Church of England rejects women bishops

Women bishops rejected
The Church of England was in turmoil after narrowly voting against the ordination of women bishops in a major setback for efforts to modernise the mother church of millions of Anglicans worldwide.

In its biggest crossroads moment since backing the introduction of women priests 20 years ago, just enough lay members of England's state church went against their bishops' wishes and voted against the measure.

Stephen Cottrell, the Bishop of Chelmsford, said the church was now at risk of becoming a "national embarrassment" and that the public would struggle to understand the result.

The legislation needed a two-thirds majority among each of the three houses in the General Synod, the church's governing body.

But though the bishops and the clergy comfortably cleared the threshold, the legislation fell short by just six voters among the laity.

The bishops voted 44 in favour and three against, while two abstained (89.8 per cent). The clergy voted 148 in favour, 45 against, with no abstentions (76.7 per cent).

However, the ordinary members voted 132 in favour and 74 against with no abstentions (64.1 per cent) – six votes shy of the threshold.

The Church of England will now not be able to bring the measure back on the agenda until a new General Synod comes in 2015.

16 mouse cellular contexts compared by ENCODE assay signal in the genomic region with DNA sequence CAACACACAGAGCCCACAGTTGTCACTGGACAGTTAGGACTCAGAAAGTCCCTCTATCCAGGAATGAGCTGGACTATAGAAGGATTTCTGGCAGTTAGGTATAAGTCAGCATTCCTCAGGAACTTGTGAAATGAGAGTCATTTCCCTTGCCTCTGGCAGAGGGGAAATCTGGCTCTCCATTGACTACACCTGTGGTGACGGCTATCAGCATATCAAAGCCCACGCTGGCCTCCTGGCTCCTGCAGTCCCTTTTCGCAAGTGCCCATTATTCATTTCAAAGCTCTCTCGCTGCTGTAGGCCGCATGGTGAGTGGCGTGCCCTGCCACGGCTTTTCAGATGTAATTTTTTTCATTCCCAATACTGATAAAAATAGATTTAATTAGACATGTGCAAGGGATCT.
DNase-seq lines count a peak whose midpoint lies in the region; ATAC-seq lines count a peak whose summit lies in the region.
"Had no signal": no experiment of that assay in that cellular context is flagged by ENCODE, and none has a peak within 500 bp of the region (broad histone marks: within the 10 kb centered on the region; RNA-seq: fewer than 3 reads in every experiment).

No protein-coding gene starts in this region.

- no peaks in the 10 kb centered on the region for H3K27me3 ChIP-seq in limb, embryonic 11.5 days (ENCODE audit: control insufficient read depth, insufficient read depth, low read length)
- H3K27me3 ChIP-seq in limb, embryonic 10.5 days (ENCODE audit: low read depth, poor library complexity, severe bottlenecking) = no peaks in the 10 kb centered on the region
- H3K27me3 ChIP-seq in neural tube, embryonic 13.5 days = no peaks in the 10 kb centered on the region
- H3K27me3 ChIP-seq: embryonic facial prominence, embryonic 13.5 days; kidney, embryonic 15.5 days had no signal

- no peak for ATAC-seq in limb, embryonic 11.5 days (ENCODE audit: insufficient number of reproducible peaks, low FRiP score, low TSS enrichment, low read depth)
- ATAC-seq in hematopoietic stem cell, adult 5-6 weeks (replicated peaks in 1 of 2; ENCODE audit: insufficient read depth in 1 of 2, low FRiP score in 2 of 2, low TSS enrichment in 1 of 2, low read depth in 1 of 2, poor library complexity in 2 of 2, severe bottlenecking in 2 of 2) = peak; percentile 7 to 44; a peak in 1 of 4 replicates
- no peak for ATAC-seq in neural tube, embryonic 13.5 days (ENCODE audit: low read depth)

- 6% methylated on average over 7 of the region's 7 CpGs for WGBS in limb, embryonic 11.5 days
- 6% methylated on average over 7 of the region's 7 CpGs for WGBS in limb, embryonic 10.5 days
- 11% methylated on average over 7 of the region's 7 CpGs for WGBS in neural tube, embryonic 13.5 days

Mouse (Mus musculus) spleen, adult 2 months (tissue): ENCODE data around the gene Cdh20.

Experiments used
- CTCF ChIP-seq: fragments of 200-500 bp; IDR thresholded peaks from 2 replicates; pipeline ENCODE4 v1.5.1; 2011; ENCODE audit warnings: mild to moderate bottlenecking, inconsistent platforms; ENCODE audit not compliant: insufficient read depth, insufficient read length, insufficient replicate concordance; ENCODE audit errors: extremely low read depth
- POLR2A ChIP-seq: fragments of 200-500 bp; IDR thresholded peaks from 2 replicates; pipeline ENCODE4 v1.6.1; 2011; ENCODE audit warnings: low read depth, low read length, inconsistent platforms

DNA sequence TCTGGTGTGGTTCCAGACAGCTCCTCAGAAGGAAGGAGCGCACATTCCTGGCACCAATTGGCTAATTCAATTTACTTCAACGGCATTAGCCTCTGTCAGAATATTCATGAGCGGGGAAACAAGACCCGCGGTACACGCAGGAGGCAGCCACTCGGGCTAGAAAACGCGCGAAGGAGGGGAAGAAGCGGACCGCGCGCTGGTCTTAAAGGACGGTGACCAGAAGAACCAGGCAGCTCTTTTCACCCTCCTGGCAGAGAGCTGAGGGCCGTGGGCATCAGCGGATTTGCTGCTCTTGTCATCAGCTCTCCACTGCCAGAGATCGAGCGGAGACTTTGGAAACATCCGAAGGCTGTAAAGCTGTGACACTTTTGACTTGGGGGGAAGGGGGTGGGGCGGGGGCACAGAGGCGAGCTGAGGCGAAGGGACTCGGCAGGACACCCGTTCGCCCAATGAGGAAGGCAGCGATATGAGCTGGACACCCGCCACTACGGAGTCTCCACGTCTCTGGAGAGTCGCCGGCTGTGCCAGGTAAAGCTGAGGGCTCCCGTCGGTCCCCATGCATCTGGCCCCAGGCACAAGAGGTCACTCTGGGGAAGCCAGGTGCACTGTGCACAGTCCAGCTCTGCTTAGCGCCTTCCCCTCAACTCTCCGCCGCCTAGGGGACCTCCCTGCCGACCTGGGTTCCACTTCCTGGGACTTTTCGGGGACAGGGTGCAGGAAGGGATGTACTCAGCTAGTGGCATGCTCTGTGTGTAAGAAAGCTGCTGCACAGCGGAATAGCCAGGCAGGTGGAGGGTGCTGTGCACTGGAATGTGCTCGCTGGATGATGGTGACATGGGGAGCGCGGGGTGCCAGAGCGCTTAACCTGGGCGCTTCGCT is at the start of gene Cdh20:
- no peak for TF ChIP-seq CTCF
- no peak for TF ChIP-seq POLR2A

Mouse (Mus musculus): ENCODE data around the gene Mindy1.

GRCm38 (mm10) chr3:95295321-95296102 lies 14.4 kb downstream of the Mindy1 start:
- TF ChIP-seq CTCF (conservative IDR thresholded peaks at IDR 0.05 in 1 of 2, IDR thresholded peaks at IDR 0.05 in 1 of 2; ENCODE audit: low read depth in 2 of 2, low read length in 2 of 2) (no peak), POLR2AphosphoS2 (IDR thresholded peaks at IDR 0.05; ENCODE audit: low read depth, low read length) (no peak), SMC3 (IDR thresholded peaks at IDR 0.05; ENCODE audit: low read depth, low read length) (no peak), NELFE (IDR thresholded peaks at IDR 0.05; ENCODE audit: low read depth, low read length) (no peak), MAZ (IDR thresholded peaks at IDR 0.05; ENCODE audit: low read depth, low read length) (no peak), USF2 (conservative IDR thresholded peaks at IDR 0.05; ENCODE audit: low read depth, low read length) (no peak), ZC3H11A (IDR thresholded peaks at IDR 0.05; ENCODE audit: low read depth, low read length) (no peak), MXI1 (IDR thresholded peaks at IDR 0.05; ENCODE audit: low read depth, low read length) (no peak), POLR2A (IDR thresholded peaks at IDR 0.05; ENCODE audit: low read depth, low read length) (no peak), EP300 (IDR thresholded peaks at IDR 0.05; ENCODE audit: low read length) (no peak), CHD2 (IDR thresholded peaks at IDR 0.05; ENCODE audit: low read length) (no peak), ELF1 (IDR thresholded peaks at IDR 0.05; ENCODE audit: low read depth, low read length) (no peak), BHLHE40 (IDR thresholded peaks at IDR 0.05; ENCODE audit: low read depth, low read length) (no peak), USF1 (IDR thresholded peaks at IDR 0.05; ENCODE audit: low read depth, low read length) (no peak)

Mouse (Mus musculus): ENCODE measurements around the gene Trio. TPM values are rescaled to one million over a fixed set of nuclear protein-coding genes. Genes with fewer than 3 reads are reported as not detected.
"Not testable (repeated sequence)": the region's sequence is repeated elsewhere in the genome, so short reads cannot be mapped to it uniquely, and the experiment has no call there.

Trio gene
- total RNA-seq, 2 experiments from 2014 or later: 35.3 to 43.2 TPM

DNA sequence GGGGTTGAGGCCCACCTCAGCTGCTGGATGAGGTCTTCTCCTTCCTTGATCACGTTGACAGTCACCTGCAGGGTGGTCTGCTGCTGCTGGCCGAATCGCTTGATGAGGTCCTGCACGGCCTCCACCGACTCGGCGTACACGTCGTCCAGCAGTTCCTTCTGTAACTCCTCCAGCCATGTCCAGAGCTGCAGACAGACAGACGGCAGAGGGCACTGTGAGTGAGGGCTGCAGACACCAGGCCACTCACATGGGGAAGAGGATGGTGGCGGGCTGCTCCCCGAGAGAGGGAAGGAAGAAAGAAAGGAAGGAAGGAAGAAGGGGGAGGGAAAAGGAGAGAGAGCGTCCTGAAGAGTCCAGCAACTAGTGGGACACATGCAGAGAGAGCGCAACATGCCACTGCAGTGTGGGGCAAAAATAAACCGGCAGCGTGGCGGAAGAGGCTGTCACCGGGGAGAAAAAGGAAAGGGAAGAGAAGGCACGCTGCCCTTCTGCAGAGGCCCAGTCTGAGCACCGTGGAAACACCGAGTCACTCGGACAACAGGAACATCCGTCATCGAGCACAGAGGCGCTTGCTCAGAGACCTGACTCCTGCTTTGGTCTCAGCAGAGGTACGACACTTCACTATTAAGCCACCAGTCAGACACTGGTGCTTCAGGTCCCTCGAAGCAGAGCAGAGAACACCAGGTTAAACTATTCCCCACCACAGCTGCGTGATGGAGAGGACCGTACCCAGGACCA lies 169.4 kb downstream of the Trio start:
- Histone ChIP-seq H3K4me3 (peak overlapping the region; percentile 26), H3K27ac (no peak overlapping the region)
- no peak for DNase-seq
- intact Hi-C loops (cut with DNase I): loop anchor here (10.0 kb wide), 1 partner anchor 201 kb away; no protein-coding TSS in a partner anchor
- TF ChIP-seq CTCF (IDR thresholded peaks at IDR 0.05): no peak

That said, the "Group of Six" – a body which includes the Church's two archbishops – could give permission to bring it back on the table in February if they so decide.

Church of England bishops were to host an emergency session this morning to consider the consequences of the vote.

"I'm hugely disappointed," Cottrell told reporters. "This is going to be very hard for people in the wider church and the wider world to understand. "I'm not sure what's going to happen next," he added.

"We need to do a lot of work to persuade the lay people of Synod that there is a way forward on this together.

"The irony of the decision we've just taken is that I believe it is the mind of the church that we have women bishops.

"There's a danger that the national church becomes a bit of a national embarrassment over this."

The Church of England – the mother church of the 85-million-strong worldwide Anglican communion – backed the introduction of women priests 20 years ago.

They now make up one-third of the Church of England's clergy.

The ordination of women as bishops had the backing of Archbishop of Canterbury Rowan Williams and his successor Justin Welby, who takes over the position in March.

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